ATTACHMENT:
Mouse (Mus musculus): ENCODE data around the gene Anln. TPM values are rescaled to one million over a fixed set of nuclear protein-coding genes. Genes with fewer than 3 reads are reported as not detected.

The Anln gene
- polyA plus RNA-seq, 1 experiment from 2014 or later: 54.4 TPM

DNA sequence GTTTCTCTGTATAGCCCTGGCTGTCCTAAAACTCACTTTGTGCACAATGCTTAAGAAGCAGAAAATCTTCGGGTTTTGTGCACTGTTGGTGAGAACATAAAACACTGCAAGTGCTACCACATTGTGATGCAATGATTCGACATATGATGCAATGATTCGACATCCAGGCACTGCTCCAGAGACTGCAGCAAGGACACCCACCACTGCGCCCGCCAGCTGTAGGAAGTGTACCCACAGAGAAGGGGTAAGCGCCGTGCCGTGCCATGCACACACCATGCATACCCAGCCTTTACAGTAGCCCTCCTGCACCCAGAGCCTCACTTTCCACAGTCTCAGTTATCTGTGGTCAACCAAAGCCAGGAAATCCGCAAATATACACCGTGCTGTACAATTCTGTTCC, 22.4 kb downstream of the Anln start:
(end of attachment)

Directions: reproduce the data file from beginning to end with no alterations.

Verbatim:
Mouse (Mus musculus): ENCODE data around the gene Anln. TPM values are rescaled to one million over a fixed set of nuclear protein-coding genes. Genes with fewer than 3 reads are reported as not detected.

The Anln gene
- polyA plus RNA-seq, 1 experiment from 2014 or later: 54.4 TPM

DNA sequence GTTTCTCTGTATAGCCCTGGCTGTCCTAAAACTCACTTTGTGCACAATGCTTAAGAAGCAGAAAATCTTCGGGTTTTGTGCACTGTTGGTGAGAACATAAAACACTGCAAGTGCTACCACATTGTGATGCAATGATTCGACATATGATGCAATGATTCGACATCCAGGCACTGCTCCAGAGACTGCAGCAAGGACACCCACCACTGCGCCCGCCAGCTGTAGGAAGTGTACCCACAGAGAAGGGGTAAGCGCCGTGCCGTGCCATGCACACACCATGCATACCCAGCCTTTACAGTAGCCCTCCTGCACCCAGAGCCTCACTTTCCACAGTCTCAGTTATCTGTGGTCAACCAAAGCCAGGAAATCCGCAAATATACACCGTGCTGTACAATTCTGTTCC, 22.4 kb downstream of the Anln start: